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KUALA LUMPUR, May 28 — Visitors to the popular pasar malam at Taman Danau Desa here have no idea that there is a spat going on between two factions among the hawkers.
It seems a group of seven hawkers are accusing the Taman Desa Phase 1 Night Hawkers Association (TPD1NHA) of being greedy and unreasonable.
But wait, let’s look at how this Friday pasar malam of some 80 hawkers first came to be.
This is actually the third location of the night market, from its previous spot near the now-closed Desa Water Park where it operated from 2008 to January last year. Its first location was along Jalan Desa Utama, from 1980 to 2008.
The second relocation was triggered by the complaints of nearby residents who were upset by the rubbish and disorganised layout, as well as its failure to attract visitors compared to Jalan Desa Utama.
Since setting up along Jalan 1/109f, the hawkers, many of whom operated at the second and even first location, have seen an increased foot traffic and consequently, revenue.
The disagreement with the seven hawkers came to a head in April when they — represented by NGO Pertubuhan Minda dan Sosial Prihatin’s Abuse of Power Bureau chief Tony Tan Chee Chong — called a press conference to accuse the association, particularly its secretary Carman Sum, of numerous wrongdoings.
Speaking to Malay Mail, Sum said the origins of the entire issue can be traced back to one individual, a hawker who sells salt-baked chicken.
“He had been with the pasar malam since the Desa Utama days, but when we moved nearby to the water park, he slowly stopped showing up as he felt the place was not good for his business,” she said when Malay Mail visited the pasar malam last Friday.
Sum said when TPD1NHA relocated the pasar malam to its current spot, he suddenly said he wanted to participate; he was subsequently informed of the first meeting that took place in November 2017.
“He did not come as he claimed his wife was ill, but neither did he show up for the second and third meetings even though we reserved a seat for him.
“The thing is, we allowed him to attend despite his lapsed operating licence for the old location. Yet when we were dividing the locations of the lots, he complained his allocated space was unsuitable,” she said.
Sum added that hawkers who signed TPD1NHA’s terms and conditions have no say in where they will be placed as it is based on traffic flow, although the association tries to be as accommodating as possible.
“Instead, he decided to set up his stall at an emergency road with a fire hydrant, which is not allowed.
“Some of the other traders tried to reason with him, saying they were willing to switch their own spots with the one allocated to him. But he refused outright,” she said.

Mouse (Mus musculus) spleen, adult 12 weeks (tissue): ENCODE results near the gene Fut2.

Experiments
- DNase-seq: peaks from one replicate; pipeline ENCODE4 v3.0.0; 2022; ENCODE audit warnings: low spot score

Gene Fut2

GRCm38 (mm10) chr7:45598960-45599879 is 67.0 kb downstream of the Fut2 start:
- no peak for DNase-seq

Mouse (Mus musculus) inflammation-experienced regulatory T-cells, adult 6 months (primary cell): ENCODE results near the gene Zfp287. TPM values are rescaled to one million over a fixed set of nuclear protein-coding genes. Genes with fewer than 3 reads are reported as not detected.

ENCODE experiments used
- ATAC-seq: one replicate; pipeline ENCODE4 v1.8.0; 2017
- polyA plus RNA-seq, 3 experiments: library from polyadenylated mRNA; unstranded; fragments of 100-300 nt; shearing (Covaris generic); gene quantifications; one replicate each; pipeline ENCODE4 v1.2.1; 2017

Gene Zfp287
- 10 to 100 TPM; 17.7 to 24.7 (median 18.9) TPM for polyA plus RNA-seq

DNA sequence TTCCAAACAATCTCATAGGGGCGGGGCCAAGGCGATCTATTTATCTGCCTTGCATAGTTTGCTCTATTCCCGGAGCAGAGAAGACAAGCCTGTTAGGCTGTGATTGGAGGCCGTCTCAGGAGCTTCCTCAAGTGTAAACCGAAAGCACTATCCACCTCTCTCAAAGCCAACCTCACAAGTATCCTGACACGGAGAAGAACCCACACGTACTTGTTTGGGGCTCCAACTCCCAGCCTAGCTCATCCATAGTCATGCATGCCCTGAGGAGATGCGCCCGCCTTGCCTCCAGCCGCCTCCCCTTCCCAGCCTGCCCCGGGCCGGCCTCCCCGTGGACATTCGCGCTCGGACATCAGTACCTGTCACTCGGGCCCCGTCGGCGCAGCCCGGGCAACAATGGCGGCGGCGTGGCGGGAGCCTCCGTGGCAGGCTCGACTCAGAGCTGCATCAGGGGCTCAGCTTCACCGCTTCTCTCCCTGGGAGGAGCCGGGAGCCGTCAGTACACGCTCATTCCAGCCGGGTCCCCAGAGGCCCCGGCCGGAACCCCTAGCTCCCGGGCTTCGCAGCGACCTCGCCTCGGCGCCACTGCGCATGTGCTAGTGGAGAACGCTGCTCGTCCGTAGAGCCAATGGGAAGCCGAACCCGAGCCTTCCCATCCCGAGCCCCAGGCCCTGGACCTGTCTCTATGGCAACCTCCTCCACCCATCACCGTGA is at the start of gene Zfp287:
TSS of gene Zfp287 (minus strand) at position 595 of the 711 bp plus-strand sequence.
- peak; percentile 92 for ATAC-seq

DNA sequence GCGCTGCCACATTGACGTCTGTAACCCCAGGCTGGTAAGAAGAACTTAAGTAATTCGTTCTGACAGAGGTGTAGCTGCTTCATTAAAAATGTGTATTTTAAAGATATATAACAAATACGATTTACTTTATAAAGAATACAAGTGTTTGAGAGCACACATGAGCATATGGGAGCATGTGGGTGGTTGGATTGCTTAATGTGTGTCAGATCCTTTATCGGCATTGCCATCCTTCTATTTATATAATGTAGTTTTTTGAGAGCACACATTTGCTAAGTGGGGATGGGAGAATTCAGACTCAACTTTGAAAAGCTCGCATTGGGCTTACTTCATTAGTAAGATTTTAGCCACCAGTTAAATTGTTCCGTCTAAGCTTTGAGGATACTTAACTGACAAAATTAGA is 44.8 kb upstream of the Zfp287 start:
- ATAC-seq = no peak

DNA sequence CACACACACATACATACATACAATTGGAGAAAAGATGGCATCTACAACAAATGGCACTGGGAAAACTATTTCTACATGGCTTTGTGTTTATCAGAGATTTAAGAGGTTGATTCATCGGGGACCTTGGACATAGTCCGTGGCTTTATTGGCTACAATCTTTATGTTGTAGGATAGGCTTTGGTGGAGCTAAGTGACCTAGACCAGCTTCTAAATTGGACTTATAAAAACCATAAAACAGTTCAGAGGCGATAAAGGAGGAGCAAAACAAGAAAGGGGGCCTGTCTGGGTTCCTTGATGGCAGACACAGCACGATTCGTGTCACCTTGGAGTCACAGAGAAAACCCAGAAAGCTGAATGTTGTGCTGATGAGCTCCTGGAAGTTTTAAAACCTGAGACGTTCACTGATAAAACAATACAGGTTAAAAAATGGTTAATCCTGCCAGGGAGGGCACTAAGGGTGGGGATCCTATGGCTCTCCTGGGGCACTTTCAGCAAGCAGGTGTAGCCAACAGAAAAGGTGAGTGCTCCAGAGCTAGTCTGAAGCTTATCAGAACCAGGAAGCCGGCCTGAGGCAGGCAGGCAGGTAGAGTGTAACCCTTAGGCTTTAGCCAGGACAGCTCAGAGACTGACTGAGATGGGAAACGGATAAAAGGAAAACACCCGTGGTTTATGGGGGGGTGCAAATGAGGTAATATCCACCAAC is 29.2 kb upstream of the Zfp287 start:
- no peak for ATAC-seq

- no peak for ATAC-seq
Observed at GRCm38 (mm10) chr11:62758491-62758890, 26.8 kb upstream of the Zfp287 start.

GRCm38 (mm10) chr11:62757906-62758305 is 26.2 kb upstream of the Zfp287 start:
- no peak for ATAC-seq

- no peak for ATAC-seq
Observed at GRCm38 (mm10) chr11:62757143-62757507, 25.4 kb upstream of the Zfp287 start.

Since then he has managed to convince six other hawkers to join his “cause,” Sum said, adding that of the six, four had also operated at the old locations, but showed up infrequently or in some cases, had expired licences from that time.
As a result, the association refused to accept or approve their applications for trading licences.
This probably led to the seven going to the press, where, among others, they accused the association of profiteering by charging an annual renewal fees of RM236 per spot.
“This is an outright lie as RM236 is for new application charges for first-timers. In fact, the renewal fee is only RM36.
“Although we have filed numerous reports with Kuala Lumpur City Hall as well as the police, no action has been taken against them,” she said.
What is even more puzzling is City Hall, better known by its Malay initials DBKL, trying to convince the association via letters to simply give the seven the licences they seek.
Unable to explain why DBKL has seemingly sided with the faction, Sum said the association will nonetheless stand firm on the issue.
(Attempts to contact the Licensing Division of DBKL were not successful at the time of writing.)
“I suspect they are out to replace us, since he brought in two new outsiders to his side. Already I have heard of them approaching the others, urging them not to wear the uniforms and such.
“Thankfully they have failed for now. Whatever it is, the association has pledged to ensure fairness and transparency and will fight against attempts by anyone to ride roughshod all over the place,” she said.
Supporting her is Taman Desa Phase 1 Residents’ Association president Frank Yeh, who has assisted TPD1NHA on several occasions as part of the association’s efforts to maintain good relations with the surrounding residents and the hawkers.
“It has not been an easy task to dissuade them from following the faction and doing as they like. Ultimately, we want this place to be as pleasant as possible.
“Historically, pasar malam have been hotspots for crime, so with Taman Desa Phase 1 we want to project an image of a safe, secure, clean and pleasant place which can attract as many as possible,” he told Malay Mail.